There are a lot more examples of this throughout the book, notably in New York City. That’s a good place to show epic scale, anyway. Lauffray sells it hard and sells it well.
What Is The Story?
It’s about Jack Stanton, a cocky archaeologist who made a great discovery in the remote mountain landscape. People warned him against promoting and capitalizing on this discovery, but Jack wanted to be loved and his work rewarded. He wrote a book and is about to star his book tour. He should be on top of the world, but his self-centeredness might prove his undoing.
And then there’s the crazy guy who wants to kill him before he divulges too many secrets.
Not surprisingly, given the set-up of the book, that crazy guy isn’t so crazy.
That’s when Jack is transported to a nightmarish hellscape version of reality, alone on a different version of his world. It’s a savage and unknown world, and he has to fight for survival whlie trying to find a way back.
And then the book ends.
It feels like there’s one mystery too many here. I’m as lost as the lead character. I need something to hold onto. I need a bigger picture to fight for, and Lauffray isn’t giving me that this early in the book. I barely know where he is, and I don’t know what he’s looking for, and he’s clueless as to his mission past survival.
It’s clearly the start of the story. The first half, in particular, is a lot of set-up for the rest of the series. We’re introduced to a lot of people and Lauffray spends most of his time turning Jack into the protagonist who it’s almost hard to root for. It’s not that you want him to die alone and unmourned on some other world in some other time. It’s just that he’s not terribly sympathetic, even in his home life.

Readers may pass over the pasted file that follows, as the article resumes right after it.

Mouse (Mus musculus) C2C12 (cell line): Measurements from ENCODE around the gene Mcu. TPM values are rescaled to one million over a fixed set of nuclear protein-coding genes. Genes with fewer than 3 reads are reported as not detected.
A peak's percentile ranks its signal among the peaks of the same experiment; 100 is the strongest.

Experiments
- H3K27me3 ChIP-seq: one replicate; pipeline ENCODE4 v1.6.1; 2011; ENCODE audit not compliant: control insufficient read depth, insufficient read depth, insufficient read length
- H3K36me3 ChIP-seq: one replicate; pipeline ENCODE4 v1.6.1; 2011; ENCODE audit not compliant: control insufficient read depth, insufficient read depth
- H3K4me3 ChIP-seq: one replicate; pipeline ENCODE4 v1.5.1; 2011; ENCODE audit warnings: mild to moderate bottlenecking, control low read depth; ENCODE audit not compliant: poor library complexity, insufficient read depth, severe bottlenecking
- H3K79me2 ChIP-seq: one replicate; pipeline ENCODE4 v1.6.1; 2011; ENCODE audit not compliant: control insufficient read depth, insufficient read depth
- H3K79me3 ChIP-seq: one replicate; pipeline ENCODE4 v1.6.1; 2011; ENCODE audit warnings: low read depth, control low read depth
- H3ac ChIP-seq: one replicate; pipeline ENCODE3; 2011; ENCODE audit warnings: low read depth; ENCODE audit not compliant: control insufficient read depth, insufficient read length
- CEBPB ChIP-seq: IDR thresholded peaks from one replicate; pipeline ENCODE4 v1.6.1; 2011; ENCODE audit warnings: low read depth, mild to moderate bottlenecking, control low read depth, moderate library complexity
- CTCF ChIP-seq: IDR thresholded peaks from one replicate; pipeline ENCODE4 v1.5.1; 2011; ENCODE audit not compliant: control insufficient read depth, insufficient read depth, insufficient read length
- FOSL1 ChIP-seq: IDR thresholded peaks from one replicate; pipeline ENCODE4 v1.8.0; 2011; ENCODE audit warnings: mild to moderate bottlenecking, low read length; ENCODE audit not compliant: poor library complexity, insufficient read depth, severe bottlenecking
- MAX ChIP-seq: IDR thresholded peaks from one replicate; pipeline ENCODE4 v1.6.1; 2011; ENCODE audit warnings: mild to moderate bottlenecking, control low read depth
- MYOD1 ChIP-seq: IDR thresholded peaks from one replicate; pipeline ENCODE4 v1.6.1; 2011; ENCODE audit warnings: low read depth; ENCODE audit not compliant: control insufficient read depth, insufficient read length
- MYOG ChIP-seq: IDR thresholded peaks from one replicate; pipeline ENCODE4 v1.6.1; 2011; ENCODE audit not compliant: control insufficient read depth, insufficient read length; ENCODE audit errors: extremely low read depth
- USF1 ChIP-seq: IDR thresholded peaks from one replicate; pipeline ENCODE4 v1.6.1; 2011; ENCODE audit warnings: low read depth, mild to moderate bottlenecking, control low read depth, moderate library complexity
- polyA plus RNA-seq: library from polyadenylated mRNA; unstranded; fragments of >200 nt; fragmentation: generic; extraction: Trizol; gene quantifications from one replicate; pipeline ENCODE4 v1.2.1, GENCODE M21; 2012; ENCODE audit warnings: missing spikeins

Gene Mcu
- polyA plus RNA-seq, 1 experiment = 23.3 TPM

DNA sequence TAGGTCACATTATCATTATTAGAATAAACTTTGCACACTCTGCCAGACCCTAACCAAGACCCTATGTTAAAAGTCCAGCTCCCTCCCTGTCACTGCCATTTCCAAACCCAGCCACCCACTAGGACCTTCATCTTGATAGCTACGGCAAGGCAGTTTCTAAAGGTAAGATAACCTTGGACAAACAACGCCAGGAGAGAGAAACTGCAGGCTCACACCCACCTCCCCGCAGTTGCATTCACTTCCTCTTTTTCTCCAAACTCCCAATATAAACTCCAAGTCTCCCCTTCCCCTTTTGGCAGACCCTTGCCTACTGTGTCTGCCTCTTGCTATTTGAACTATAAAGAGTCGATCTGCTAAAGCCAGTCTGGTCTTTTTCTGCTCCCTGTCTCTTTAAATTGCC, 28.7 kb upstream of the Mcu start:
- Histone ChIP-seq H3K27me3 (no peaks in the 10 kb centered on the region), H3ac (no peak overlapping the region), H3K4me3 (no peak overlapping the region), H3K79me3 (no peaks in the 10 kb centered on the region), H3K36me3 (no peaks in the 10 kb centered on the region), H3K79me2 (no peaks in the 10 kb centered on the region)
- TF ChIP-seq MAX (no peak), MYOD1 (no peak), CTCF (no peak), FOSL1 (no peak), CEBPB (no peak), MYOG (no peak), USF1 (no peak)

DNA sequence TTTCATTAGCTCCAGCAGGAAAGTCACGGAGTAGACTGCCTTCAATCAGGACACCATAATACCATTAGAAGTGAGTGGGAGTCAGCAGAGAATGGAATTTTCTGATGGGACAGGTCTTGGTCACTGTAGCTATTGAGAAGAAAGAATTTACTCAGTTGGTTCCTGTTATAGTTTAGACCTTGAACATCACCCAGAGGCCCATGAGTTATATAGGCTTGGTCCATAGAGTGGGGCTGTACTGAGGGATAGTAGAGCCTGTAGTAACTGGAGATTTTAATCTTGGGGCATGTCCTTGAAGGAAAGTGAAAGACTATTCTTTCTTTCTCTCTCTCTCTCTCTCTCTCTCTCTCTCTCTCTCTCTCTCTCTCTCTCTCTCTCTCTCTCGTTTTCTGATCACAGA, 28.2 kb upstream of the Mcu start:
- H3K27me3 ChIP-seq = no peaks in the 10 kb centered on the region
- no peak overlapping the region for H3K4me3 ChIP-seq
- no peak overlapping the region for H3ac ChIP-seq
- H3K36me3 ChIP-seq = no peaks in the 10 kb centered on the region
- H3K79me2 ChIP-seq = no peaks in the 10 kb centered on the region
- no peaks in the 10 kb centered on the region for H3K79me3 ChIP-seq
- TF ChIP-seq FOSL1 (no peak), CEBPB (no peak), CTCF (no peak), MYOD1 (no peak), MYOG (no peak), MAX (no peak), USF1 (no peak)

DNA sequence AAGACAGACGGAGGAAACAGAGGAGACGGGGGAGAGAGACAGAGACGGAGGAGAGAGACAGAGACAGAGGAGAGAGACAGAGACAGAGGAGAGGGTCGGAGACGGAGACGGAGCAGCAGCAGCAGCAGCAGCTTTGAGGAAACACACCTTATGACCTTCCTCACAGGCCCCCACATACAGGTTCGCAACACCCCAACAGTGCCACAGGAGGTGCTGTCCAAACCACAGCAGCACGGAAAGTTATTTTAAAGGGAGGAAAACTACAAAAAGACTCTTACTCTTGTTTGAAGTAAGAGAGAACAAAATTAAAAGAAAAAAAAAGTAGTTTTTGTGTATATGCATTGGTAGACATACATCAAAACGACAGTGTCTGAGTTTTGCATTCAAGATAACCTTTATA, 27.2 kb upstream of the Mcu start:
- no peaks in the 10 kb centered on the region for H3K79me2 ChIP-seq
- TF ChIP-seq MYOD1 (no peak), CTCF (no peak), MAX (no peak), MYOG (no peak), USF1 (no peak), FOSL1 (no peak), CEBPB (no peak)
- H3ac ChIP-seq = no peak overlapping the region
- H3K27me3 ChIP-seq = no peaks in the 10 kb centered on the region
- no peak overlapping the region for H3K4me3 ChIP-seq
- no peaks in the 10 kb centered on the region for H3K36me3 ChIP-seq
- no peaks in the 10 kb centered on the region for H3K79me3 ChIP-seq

That helps set up a redemption arc for him in the next three books, I’m sure, but it’s a miserable place to start. There needs to be some kernel to the character that makes you want to root for him, even if it’s covered in a series of bad decisions that make him look like a horrible person at first.
For Lauffray’s art, alone, the book is worth a chance. If you’re into this kind of material, I’d say give it a chance.
If you’re more on my side of things when it comes to this kind of material, get it on sale or wait to hear if I like the rest of the books first. There are a couple of uphill climbs the series will need to conquer before I can recommend it….
— 2019.017 —
Buy It Now
If you’re so inclined to give this one a shot, I have good news: It’s also available in print! It’s one oversized (9.4″ x 12.5″) hardcover collected edition. (If Cinebook is reading: I’d buy a collected edition of “Long John Silver” in this format in a heartbeat!)
If your iPad isn’t 12.9″, then this is your best chance to read the book in English in its intended size. It’s available on Amazon, of course:
Digitally, it’s available as four books from the usual suspects, our friends at Izneo and comiXology. If you’re reading this in April 2019, I have even better news for you: It’s on sale for half price this month at Izneo!